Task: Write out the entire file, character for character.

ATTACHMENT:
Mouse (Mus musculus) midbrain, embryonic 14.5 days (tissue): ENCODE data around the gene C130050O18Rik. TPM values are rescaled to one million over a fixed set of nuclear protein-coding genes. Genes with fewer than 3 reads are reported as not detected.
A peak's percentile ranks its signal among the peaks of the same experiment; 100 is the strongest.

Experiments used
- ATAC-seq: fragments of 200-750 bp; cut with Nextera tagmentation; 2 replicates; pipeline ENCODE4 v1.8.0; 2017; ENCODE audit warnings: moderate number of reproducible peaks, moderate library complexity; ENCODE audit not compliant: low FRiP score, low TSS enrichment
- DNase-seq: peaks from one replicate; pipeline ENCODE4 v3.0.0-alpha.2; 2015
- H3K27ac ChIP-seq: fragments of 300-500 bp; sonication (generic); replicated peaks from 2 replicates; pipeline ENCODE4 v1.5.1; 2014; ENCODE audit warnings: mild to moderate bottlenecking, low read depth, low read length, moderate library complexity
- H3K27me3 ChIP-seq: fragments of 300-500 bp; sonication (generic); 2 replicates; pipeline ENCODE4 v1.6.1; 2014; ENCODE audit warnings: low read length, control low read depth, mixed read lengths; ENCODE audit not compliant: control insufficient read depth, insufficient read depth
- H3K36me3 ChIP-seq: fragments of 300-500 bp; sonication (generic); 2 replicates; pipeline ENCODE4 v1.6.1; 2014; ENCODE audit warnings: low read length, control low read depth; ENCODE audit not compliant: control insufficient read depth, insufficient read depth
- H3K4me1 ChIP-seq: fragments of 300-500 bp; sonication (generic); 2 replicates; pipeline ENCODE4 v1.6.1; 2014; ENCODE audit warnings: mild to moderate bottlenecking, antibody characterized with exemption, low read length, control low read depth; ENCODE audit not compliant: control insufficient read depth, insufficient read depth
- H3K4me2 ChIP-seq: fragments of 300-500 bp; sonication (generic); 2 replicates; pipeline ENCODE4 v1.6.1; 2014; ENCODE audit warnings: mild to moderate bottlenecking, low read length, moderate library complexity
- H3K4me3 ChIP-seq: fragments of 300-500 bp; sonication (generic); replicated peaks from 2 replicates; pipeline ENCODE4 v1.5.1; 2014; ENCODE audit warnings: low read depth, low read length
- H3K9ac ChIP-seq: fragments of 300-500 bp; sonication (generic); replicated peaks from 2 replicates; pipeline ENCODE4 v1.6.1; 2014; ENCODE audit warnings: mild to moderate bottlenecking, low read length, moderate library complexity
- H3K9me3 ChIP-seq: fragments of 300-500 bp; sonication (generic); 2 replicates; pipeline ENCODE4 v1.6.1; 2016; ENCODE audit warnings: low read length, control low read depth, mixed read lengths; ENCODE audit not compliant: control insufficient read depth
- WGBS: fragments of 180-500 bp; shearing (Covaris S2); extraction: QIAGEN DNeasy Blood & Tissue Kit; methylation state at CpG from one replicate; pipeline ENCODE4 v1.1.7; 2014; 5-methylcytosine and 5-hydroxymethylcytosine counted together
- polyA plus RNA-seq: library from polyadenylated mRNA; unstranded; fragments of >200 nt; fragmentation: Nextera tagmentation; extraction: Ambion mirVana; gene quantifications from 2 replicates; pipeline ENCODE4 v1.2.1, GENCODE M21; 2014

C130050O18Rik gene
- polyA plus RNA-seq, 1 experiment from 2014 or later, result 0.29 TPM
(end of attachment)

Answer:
Mouse (Mus musculus) midbrain, embryonic 14.5 days (tissue): ENCODE data around the gene C130050O18Rik. TPM values are rescaled to one million over a fixed set of nuclear protein-coding genes. Genes with fewer than 3 reads are reported as not detected.
A peak's percentile ranks its signal among the peaks of the same experiment; 100 is the strongest.

Experiments used
- ATAC-seq: fragments of 200-750 bp; cut with Nextera tagmentation; 2 replicates; pipeline ENCODE4 v1.8.0; 2017; ENCODE audit warnings: moderate number of reproducible peaks, moderate library complexity; ENCODE audit not compliant: low FRiP score, low TSS enrichment
- DNase-seq: peaks from one replicate; pipeline ENCODE4 v3.0.0-alpha.2; 2015
- H3K27ac ChIP-seq: fragments of 300-500 bp; sonication (generic); replicated peaks from 2 replicates; pipeline ENCODE4 v1.5.1; 2014; ENCODE audit warnings: mild to moderate bottlenecking, low read depth, low read length, moderate library complexity
- H3K27me3 ChIP-seq: fragments of 300-500 bp; sonication (generic); 2 replicates; pipeline ENCODE4 v1.6.1; 2014; ENCODE audit warnings: low read length, control low read depth, mixed read lengths; ENCODE audit not compliant: control insufficient read depth, insufficient read depth
- H3K36me3 ChIP-seq: fragments of 300-500 bp; sonication (generic); 2 replicates; pipeline ENCODE4 v1.6.1; 2014; ENCODE audit warnings: low read length, control low read depth; ENCODE audit not compliant: control insufficient read depth, insufficient read depth
- H3K4me1 ChIP-seq: fragments of 300-500 bp; sonication (generic); 2 replicates; pipeline ENCODE4 v1.6.1; 2014; ENCODE audit warnings: mild to moderate bottlenecking, antibody characterized with exemption, low read length, control low read depth; ENCODE audit not compliant: control insufficient read depth, insufficient read depth
- H3K4me2 ChIP-seq: fragments of 300-500 bp; sonication (generic); 2 replicates; pipeline ENCODE4 v1.6.1; 2014; ENCODE audit warnings: mild to moderate bottlenecking, low read length, moderate library complexity
- H3K4me3 ChIP-seq: fragments of 300-500 bp; sonication (generic); replicated peaks from 2 replicates; pipeline ENCODE4 v1.5.1; 2014; ENCODE audit warnings: low read depth, low read length
- H3K9ac ChIP-seq: fragments of 300-500 bp; sonication (generic); replicated peaks from 2 replicates; pipeline ENCODE4 v1.6.1; 2014; ENCODE audit warnings: mild to moderate bottlenecking, low read length, moderate library complexity
- H3K9me3 ChIP-seq: fragments of 300-500 bp; sonication (generic); 2 replicates; pipeline ENCODE4 v1.6.1; 2016; ENCODE audit warnings: low read length, control low read depth, mixed read lengths; ENCODE audit not compliant: control insufficient read depth
- WGBS: fragments of 180-500 bp; shearing (Covaris S2); extraction: QIAGEN DNeasy Blood & Tissue Kit; methylation state at CpG from one replicate; pipeline ENCODE4 v1.1.7; 2014; 5-methylcytosine and 5-hydroxymethylcytosine counted together
- polyA plus RNA-seq: library from polyadenylated mRNA; unstranded; fragments of >200 nt; fragmentation: Nextera tagmentation; extraction: Ambion mirVana; gene quantifications from 2 replicates; pipeline ENCODE4 v1.2.1, GENCODE M21; 2014

C130050O18Rik gene
- polyA plus RNA-seq, 1 experiment from 2014 or later, result 0.29 TPM